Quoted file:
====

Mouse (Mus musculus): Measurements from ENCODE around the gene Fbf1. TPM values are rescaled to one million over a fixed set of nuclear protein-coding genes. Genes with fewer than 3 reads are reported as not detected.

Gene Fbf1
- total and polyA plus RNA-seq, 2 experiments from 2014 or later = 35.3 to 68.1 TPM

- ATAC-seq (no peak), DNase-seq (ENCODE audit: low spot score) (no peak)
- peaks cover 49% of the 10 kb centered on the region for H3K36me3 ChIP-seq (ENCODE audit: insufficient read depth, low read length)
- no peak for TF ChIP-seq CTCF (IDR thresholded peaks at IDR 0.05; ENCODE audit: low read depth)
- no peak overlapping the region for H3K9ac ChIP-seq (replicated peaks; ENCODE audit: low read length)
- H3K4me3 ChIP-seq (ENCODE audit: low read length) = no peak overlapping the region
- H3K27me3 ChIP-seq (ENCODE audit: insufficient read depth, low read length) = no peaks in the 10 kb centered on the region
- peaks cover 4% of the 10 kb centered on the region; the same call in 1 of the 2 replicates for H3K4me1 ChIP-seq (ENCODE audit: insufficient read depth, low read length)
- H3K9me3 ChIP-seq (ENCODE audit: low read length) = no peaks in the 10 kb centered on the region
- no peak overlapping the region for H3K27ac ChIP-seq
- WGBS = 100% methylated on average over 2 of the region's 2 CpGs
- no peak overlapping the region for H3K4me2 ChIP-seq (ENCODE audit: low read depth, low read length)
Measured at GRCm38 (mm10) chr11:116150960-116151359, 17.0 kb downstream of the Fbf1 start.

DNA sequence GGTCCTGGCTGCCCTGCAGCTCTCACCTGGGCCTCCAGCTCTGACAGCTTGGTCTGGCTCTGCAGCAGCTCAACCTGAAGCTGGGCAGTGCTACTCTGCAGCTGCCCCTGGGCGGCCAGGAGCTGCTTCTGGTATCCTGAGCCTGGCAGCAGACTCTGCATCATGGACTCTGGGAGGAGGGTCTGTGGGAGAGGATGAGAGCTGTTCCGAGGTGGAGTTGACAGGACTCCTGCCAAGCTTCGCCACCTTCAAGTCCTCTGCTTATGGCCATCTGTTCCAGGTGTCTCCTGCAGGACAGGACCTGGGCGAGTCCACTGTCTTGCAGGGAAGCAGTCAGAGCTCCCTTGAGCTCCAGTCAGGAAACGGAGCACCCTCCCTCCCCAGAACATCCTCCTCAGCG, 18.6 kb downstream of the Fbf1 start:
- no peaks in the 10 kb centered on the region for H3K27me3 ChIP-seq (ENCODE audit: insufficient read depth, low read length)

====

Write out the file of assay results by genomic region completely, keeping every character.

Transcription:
Mouse (Mus musculus): Measurements from ENCODE around the gene Fbf1. TPM values are rescaled to one million over a fixed set of nuclear protein-coding genes. Genes with fewer than 3 reads are reported as not detected.

Gene Fbf1
- total and polyA plus RNA-seq, 2 experiments from 2014 or later = 35.3 to 68.1 TPM

- ATAC-seq (no peak), DNase-seq (ENCODE audit: low spot score) (no peak)
- peaks cover 49% of the 10 kb centered on the region for H3K36me3 ChIP-seq (ENCODE audit: insufficient read depth, low read length)
- no peak for TF ChIP-seq CTCF (IDR thresholded peaks at IDR 0.05; ENCODE audit: low read depth)
- no peak overlapping the region for H3K9ac ChIP-seq (replicated peaks; ENCODE audit: low read length)
- H3K4me3 ChIP-seq (ENCODE audit: low read length) = no peak overlapping the region
- H3K27me3 ChIP-seq (ENCODE audit: insufficient read depth, low read length) = no peaks in the 10 kb centered on the region
- peaks cover 4% of the 10 kb centered on the region; the same call in 1 of the 2 replicates for H3K4me1 ChIP-seq (ENCODE audit: insufficient read depth, low read length)
- H3K9me3 ChIP-seq (ENCODE audit: low read length) = no peaks in the 10 kb centered on the region
- no peak overlapping the region for H3K27ac ChIP-seq
- WGBS = 100% methylated on average over 2 of the region's 2 CpGs
- no peak overlapping the region for H3K4me2 ChIP-seq (ENCODE audit: low read depth, low read length)
Measured at GRCm38 (mm10) chr11:116150960-116151359, 17.0 kb downstream of the Fbf1 start.

DNA sequence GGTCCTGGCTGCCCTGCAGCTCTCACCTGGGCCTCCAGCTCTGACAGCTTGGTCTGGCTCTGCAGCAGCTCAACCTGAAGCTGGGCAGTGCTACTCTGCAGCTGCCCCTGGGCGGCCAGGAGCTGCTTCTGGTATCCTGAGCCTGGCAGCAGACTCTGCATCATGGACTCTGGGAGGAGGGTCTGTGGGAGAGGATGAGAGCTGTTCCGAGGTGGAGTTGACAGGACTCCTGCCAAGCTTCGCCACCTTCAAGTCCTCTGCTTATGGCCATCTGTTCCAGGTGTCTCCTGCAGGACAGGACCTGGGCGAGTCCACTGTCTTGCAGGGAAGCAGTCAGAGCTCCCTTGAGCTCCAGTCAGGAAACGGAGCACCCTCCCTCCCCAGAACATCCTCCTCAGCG, 18.6 kb downstream of the Fbf1 start:
- no peaks in the 10 kb centered on the region for H3K27me3 ChIP-seq (ENCODE audit: insufficient read depth, low read length)